At Aston Martin, the pace of development, partnerships, and new models is perhaps more feverish than at any time in the company’s century-plus-long history. Much credit for the renaissance must be given to Andy Palmer, who was hired as CEO in 2014 at a time when the supercar maker’s engines and cars were all aging and growing more uncompetitive by the moment. But a trio of exciting new models have hit the streets recently in the DB11, new Vantage, and DBS Superleggera, development of electrified powertrains has been prioritized, and the firm will launch its first-ever SUV within the next couple of years. With all of this being front of mind, it was somewhat surprising to receive an invite to go behind the scenes of its Aston Martin’s Heritage division.
We started our visit to Aston HQ in the production facility for the DB4 GT continuation cars, alongside the president of Heritage, Paul Spires. The facility is located in a screened-off area of the Newport Pagnell dealership, and at the time of our visit housed three DB4 GTs that were undergoing final preparations before being readied for shipment to their lucky owners. Here, Spires is in his element, reeling off factoids and figures about the DB4 program.
For example, each of the 25 planned chassis takes around 4,500 man-hours to complete, as each is hand-assembled by a team of highly skilled engineers and craftspeople. The cars have a base price of approximately $2 million, however each of them—and they’re all spoken for—end up costing in the region of $2.5 million once the customers have their say regarding various customizations and options. Just four DB4 GTs will remain in the U.K., with the rest headed overseas, the vast majority to the United States. According to Spires, “The DB4 GT continuation is a perfect demonstration of the capabilities we have here at Works, and a testament to the timeless appeal of Aston Martin’s illustrious classics.”
The Past-Present Paradox
It’s not all nostalgia and heritage preservation, though, as the team employed some of the most modern and high-tech techniques in executing the DB4 GT project. Body-panel schematics were difficult to come by in the Aston archives, so vintage cars were 3D-scanned to provide templates. Engine blueprints were similarly scarce, so the team had to reverse-engineer a new design from an existing example.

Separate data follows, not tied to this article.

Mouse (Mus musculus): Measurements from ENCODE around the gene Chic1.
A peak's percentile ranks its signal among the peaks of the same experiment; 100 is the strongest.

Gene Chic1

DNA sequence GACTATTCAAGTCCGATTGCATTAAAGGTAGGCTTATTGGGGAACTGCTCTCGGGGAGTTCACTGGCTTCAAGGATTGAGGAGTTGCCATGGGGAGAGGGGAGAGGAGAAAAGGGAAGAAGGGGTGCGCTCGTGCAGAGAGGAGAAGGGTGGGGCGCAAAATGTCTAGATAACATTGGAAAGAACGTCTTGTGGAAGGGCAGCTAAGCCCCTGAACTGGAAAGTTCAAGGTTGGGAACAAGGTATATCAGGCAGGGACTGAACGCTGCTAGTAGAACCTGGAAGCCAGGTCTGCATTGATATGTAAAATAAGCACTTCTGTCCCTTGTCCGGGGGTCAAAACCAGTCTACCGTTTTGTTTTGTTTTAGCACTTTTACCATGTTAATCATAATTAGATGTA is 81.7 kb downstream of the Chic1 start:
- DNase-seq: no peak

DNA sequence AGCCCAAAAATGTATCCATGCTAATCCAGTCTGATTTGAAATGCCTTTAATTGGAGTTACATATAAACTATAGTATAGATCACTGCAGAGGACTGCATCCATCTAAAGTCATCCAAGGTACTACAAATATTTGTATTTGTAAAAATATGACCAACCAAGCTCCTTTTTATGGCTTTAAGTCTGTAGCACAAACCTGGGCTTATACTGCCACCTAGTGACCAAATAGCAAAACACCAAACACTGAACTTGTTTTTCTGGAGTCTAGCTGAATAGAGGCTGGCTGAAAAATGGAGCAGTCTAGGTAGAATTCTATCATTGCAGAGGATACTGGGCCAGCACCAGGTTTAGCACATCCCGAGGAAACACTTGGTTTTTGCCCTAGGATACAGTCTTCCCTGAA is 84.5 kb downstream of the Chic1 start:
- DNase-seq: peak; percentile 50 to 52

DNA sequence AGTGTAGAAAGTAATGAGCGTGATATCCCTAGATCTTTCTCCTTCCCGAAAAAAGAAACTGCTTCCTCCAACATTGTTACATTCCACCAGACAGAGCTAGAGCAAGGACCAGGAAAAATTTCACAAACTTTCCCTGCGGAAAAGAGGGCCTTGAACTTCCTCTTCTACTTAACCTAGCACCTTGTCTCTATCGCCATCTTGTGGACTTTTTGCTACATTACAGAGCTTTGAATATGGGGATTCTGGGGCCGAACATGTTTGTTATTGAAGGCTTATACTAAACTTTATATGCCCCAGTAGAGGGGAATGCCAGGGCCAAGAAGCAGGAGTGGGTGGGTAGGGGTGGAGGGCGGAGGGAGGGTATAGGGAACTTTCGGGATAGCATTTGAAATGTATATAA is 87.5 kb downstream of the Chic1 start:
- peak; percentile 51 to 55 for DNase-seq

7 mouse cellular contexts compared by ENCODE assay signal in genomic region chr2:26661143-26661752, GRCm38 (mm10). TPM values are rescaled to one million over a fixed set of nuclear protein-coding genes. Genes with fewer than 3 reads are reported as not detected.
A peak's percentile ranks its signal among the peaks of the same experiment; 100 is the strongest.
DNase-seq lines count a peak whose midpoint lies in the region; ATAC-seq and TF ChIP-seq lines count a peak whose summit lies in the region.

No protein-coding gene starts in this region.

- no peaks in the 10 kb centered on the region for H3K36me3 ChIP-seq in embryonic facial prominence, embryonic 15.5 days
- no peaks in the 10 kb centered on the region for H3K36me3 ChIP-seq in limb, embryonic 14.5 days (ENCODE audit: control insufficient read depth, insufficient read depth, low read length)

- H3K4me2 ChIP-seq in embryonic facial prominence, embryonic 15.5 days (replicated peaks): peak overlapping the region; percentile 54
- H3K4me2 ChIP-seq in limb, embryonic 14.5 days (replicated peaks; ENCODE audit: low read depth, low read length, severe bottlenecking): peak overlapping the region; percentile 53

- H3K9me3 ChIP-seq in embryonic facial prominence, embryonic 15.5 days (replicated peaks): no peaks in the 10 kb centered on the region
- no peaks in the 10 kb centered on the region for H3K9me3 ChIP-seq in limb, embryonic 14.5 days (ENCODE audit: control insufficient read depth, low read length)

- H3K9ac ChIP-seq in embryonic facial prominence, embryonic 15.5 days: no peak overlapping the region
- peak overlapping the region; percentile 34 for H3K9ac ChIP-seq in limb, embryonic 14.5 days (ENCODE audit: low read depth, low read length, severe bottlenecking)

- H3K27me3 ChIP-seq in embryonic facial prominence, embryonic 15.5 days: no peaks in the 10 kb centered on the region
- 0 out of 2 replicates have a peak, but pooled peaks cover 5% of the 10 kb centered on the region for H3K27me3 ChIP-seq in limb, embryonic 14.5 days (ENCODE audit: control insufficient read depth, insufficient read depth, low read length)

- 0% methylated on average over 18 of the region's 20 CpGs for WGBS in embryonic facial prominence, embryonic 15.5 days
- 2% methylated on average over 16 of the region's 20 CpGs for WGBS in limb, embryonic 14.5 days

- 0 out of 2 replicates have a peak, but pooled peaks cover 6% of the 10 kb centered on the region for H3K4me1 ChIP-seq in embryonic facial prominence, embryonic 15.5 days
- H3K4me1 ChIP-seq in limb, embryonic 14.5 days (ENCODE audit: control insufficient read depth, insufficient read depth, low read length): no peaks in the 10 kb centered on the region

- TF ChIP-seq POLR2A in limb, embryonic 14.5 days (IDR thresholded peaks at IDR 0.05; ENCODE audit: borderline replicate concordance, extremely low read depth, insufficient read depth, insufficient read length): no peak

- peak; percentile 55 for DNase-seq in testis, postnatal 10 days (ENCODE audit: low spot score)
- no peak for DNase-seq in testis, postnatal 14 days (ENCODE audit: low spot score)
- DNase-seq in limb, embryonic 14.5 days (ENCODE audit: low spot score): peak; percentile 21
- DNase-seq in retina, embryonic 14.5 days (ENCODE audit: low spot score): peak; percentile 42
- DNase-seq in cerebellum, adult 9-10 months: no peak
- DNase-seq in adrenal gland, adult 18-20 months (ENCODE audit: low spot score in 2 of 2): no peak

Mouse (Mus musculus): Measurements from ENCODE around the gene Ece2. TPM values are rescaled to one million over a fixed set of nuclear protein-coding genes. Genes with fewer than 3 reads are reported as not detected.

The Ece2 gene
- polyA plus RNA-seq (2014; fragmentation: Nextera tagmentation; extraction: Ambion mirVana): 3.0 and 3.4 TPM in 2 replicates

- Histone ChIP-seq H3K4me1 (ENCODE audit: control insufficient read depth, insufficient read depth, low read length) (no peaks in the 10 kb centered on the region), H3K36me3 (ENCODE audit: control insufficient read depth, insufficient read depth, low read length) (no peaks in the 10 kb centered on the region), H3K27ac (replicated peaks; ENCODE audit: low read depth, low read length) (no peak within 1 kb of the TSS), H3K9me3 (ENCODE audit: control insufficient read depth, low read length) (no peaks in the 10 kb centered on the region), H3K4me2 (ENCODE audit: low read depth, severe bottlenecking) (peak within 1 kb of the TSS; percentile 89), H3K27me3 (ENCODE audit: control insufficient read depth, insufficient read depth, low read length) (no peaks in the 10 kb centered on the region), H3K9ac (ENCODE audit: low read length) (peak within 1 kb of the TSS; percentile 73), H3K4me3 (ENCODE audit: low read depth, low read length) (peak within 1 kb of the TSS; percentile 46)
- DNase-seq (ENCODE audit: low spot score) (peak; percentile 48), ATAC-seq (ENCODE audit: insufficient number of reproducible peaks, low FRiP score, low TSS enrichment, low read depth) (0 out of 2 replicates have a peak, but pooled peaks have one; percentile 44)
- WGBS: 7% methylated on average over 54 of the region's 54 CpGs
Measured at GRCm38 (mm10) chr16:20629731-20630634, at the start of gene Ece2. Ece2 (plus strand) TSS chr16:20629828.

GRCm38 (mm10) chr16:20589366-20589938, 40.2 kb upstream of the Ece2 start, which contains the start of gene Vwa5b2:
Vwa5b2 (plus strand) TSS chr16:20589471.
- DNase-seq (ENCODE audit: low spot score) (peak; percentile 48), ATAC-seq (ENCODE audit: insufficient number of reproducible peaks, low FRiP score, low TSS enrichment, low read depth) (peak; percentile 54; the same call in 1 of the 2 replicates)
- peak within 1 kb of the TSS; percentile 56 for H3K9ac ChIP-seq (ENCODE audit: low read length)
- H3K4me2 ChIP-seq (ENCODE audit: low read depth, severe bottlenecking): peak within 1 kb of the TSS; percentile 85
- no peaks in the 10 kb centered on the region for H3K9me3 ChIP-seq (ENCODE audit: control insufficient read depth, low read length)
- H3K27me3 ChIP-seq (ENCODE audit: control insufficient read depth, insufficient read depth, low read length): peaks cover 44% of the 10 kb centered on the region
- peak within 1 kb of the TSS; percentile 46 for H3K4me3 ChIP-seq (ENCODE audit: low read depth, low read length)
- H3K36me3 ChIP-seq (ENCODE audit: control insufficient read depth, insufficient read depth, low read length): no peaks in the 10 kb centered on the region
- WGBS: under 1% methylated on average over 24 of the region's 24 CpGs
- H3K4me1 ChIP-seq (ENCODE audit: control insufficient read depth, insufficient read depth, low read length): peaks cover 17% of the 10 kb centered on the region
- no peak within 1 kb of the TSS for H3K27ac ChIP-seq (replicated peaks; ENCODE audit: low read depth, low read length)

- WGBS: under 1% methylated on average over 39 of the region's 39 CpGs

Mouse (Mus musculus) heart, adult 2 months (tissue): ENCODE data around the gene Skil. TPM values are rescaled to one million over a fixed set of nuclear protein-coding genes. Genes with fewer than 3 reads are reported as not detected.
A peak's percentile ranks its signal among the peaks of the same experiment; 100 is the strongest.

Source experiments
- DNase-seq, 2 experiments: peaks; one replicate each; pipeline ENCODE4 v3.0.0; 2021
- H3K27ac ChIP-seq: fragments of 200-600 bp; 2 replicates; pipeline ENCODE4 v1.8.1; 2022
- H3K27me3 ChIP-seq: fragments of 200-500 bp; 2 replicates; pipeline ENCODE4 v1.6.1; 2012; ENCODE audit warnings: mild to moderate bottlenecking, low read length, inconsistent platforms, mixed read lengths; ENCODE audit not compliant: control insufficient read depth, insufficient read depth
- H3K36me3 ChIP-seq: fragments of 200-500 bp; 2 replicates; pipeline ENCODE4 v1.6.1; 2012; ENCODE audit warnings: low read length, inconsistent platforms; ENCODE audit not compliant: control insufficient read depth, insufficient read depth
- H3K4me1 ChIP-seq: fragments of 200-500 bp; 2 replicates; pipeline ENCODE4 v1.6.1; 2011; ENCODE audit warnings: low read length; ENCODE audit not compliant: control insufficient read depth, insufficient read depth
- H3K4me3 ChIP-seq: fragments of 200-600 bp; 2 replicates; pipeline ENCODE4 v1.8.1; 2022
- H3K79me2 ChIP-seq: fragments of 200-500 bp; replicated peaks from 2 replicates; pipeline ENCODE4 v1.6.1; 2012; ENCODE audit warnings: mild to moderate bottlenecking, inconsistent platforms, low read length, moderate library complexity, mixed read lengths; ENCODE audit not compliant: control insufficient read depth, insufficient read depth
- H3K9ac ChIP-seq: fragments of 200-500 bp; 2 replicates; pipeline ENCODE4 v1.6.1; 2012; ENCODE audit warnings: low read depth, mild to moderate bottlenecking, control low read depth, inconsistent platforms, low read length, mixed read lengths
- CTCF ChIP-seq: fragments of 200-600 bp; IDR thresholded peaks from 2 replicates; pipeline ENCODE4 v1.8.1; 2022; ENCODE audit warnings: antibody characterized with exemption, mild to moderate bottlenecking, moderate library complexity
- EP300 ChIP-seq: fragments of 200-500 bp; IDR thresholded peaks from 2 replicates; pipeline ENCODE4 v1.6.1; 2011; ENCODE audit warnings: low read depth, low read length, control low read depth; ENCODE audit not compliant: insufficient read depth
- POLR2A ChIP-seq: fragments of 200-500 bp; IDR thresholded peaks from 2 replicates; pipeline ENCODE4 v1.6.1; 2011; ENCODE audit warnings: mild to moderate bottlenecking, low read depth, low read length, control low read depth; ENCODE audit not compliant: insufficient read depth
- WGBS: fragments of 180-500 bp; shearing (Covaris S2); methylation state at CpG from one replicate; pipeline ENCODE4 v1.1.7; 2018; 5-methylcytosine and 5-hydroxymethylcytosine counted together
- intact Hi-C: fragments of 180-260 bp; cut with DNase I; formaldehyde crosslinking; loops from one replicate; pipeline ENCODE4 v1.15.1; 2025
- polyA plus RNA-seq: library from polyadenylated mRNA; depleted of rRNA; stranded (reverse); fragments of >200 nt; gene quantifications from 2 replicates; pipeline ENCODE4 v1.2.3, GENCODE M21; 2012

To do this, they put the finest example of an original DB4 engine they could find through an X-Ray Computed Tomography (CT) machine. Essentially the same technique as when a human is CT-scanned in a hospital to achieve a medical diagnosis, this 3D X-ray procedure gives a non-invasive look at the internal structure of a given sample. To illustrate what sort of images this can produce, we got our hands on a scale-model DB4 and used a CT scanner to reproduce the process performed on the engine.
When a conventional X-ray is performed to diagnose a broken bone, it produces a single image called a radiograph. However, as can be seen here, a CT scan ‘stacks’ these images sequentially to build a 3D representation. The primary difference is that, in a hospital, the person lies down and the machine orbits around them; in Aston’s case, the machine was stationary and the sample was rotated. This allows for better resolution and less blurring due to sample movement.
During scanning, the team found that there were some areas for improvement, and Spires was palpably excited as he shared some of the things uncovered by the scans. For example, one of the oil channels cast into the original engine using a cord—it was pulled out after casting—was revealed to have poor flow optimization and possible blockages. Spired also explained that the original engine had a persistent oil leak issue around a tapped connection on the side of the block. The CT scans showed the underlying cause; during its initial manufacture, the hole was drilled and tapped too deep, and breached an oil cavity. Discovering these issues allowed the team to fully optimize the new engine.
Restoring the Classics